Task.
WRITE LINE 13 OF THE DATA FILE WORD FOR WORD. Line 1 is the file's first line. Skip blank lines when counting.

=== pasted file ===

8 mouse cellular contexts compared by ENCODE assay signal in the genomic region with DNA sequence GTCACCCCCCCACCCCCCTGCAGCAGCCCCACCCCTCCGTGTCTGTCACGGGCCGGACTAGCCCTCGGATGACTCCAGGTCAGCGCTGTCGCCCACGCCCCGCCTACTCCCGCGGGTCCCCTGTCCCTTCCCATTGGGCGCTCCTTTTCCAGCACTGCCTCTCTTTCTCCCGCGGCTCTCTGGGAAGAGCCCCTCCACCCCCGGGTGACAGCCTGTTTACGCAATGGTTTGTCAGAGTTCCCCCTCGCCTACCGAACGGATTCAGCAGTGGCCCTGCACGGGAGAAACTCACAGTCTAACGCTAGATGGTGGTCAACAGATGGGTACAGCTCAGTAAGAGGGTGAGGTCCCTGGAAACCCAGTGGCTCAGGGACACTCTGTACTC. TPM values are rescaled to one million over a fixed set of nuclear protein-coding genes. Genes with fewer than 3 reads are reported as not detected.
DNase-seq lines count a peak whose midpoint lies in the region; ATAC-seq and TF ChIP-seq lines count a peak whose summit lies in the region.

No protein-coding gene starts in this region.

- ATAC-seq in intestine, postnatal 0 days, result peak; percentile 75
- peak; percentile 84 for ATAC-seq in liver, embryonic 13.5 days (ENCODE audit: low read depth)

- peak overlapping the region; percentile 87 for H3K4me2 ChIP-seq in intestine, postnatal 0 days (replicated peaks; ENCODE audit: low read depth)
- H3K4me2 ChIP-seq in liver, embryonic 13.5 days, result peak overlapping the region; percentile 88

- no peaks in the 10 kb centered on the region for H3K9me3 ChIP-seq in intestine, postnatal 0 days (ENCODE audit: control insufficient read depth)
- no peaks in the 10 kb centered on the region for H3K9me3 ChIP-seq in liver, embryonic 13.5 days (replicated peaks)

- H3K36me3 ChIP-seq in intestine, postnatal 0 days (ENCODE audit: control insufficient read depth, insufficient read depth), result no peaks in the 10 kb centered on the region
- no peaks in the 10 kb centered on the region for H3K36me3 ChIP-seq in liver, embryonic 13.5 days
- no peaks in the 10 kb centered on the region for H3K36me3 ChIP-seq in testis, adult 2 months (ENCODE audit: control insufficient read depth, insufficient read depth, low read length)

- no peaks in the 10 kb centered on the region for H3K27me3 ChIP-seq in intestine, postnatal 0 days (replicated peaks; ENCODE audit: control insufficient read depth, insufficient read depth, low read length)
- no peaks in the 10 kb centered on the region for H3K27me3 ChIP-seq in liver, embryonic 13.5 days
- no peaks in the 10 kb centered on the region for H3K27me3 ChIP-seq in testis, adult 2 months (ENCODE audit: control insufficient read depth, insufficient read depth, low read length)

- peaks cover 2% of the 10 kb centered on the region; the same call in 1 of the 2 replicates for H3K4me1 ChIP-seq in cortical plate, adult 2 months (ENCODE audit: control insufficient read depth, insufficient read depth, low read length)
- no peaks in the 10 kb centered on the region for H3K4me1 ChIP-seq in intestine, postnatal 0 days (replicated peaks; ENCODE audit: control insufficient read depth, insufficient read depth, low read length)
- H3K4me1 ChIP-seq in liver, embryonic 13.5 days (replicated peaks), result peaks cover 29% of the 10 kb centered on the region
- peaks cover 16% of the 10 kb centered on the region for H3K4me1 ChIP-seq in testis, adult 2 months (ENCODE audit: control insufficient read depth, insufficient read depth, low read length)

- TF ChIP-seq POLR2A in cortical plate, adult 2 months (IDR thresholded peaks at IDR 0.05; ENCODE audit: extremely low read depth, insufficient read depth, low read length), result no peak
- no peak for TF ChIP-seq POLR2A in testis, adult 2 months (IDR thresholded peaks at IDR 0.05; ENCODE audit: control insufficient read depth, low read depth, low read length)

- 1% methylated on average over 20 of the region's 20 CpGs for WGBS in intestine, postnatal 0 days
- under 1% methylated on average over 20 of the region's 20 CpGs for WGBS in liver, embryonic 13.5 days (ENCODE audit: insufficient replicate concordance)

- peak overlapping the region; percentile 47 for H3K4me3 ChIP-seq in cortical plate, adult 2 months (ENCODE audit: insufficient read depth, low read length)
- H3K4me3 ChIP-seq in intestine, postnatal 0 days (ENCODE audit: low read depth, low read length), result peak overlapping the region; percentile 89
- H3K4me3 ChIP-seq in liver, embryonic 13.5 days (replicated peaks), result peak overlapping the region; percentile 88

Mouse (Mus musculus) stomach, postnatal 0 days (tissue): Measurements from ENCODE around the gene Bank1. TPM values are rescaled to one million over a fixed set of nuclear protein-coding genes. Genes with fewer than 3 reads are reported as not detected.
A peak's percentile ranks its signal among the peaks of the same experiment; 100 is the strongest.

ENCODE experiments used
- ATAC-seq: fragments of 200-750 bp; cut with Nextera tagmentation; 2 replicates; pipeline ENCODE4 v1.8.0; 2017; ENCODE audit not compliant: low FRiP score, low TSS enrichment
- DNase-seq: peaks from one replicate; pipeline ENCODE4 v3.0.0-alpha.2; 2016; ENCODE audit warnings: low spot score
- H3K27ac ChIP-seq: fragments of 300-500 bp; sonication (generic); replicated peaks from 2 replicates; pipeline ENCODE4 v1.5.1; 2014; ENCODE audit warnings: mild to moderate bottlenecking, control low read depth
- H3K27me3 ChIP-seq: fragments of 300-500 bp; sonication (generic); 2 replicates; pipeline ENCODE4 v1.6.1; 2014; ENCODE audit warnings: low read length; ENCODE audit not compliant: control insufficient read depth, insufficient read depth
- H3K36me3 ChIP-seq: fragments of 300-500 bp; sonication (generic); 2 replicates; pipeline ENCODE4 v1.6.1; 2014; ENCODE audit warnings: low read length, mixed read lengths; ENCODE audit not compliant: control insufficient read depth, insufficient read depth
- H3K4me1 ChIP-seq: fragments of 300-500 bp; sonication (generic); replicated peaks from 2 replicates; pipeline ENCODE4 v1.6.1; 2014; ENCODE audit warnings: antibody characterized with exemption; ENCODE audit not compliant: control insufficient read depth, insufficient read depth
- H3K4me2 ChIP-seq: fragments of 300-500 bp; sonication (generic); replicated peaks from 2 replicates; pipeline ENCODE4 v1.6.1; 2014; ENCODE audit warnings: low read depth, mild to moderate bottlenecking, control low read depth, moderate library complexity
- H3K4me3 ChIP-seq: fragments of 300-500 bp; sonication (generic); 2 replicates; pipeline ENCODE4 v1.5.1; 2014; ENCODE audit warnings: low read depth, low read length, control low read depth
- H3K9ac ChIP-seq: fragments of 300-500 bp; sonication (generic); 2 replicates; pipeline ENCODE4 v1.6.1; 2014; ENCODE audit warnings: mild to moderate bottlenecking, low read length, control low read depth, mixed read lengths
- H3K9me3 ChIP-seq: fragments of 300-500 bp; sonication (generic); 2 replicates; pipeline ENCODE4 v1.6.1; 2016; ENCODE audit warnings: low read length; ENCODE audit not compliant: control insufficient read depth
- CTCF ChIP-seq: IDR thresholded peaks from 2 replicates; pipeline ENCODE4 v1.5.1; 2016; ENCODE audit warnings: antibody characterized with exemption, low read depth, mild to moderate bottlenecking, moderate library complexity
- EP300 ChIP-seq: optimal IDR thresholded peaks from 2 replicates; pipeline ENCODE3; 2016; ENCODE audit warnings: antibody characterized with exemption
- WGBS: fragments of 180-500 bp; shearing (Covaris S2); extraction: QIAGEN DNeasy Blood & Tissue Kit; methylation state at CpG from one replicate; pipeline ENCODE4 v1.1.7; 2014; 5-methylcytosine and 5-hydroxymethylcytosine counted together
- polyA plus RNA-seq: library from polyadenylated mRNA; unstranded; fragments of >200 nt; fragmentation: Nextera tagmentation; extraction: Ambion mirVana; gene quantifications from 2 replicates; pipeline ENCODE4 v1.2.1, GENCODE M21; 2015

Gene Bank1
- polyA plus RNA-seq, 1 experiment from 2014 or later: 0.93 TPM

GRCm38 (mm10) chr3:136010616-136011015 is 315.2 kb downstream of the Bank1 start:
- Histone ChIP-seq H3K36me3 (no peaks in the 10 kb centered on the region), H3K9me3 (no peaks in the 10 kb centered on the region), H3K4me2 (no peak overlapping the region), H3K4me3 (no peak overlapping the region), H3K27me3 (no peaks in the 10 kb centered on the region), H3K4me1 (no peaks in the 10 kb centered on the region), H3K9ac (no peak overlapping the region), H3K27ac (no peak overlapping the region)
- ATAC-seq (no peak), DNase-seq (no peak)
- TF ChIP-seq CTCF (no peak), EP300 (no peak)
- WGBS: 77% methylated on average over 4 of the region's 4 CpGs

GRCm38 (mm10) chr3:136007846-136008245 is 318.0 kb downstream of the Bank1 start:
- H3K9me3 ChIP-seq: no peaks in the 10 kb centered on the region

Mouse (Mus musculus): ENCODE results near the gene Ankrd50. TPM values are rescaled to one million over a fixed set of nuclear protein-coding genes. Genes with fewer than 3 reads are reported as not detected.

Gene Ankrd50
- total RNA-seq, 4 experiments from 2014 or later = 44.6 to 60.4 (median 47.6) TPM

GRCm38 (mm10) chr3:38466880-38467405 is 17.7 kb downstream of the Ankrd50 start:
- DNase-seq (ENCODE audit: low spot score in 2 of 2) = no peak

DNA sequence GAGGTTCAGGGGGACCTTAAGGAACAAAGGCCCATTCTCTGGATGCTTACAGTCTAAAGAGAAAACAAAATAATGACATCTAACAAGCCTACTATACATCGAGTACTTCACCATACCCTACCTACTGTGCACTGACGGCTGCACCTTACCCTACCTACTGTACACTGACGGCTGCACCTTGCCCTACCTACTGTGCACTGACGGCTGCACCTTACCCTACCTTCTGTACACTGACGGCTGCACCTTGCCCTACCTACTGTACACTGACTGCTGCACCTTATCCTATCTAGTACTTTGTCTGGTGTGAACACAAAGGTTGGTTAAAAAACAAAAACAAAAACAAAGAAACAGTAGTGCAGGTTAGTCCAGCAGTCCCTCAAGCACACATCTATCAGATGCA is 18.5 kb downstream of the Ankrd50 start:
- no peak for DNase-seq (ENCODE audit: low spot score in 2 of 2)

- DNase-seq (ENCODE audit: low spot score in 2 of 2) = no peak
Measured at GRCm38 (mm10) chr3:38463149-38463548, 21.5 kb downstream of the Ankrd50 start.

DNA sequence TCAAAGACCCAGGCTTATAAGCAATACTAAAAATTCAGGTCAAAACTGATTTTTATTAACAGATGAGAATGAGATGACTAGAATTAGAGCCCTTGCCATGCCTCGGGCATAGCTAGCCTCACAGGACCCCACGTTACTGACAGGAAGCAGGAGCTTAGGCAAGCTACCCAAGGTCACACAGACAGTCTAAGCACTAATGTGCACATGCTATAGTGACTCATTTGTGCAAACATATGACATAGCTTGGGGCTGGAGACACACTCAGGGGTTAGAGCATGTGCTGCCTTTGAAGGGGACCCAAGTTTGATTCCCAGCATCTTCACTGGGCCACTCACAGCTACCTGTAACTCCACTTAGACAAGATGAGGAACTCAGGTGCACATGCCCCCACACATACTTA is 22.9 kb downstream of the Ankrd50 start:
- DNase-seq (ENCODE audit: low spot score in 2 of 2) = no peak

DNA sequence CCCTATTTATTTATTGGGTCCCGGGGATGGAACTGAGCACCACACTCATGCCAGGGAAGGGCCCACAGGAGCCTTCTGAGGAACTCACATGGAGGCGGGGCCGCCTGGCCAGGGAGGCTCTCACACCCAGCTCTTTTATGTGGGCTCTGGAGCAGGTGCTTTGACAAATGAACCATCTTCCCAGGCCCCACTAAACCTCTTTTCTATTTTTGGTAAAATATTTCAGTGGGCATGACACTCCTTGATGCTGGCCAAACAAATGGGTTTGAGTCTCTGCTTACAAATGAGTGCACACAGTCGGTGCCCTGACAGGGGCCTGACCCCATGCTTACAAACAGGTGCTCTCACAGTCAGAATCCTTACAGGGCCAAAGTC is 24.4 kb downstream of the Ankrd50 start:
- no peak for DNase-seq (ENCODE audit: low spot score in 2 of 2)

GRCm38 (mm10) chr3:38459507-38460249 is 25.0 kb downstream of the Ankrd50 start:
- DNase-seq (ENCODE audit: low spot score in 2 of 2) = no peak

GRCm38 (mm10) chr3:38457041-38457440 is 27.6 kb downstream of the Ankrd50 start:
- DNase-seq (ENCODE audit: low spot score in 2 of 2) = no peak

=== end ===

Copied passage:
- no peaks in the 10 kb centered on the region for H3K27me3 ChIP-seq in intestine, postnatal 0 days (replicated peaks; ENCODE audit: control insufficient read depth, insufficient read depth, low read length)